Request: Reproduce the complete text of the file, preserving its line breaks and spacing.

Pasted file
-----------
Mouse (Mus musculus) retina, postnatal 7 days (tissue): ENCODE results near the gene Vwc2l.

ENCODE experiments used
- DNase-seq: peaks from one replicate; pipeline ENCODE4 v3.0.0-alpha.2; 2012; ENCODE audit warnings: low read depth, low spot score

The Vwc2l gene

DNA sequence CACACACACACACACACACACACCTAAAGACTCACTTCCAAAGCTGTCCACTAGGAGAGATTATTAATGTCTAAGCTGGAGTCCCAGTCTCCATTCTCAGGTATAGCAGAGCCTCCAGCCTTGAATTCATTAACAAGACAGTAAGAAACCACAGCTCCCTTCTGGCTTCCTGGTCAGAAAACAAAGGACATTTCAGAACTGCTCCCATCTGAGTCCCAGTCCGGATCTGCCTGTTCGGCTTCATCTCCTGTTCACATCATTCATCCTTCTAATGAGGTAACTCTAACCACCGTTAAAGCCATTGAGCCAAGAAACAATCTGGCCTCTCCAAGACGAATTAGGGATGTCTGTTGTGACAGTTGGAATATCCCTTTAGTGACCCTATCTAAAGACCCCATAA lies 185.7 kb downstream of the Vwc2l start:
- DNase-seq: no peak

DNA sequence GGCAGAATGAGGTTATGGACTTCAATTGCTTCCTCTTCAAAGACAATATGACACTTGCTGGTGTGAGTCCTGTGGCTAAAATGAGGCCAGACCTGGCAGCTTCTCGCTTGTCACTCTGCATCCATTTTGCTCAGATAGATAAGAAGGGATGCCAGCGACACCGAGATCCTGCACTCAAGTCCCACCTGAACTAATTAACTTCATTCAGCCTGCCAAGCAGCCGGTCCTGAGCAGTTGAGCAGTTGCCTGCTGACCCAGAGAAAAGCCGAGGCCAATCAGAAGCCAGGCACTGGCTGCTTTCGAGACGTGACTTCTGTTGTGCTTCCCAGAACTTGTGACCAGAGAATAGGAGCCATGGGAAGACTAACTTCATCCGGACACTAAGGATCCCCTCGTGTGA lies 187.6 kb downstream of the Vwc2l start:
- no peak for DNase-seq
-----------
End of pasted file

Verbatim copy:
Mouse (Mus musculus) retina, postnatal 7 days (tissue): ENCODE results near the gene Vwc2l.

ENCODE experiments used
- DNase-seq: peaks from one replicate; pipeline ENCODE4 v3.0.0-alpha.2; 2012; ENCODE audit warnings: low read depth, low spot score

The Vwc2l gene

DNA sequence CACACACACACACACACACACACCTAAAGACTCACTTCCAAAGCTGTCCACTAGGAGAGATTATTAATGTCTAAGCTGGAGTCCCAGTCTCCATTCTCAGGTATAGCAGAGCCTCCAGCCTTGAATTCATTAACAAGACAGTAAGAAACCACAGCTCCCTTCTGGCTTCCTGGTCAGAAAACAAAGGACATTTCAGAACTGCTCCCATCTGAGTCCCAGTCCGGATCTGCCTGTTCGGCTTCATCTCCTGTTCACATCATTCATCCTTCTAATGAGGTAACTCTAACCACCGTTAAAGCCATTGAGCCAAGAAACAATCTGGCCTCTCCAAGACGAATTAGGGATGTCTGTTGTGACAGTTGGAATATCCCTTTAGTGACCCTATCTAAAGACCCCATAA lies 185.7 kb downstream of the Vwc2l start:
- DNase-seq: no peak

DNA sequence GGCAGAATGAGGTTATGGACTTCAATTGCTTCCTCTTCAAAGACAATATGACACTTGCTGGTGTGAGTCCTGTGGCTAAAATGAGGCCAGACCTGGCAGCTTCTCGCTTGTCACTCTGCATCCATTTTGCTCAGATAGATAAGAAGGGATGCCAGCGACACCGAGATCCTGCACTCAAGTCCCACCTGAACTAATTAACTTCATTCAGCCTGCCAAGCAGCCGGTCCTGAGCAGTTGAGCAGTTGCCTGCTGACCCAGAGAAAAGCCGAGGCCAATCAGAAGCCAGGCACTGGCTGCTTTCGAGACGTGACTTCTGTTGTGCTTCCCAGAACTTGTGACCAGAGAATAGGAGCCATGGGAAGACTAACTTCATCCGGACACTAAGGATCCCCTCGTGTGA lies 187.6 kb downstream of the Vwc2l start:
- no peak for DNase-seq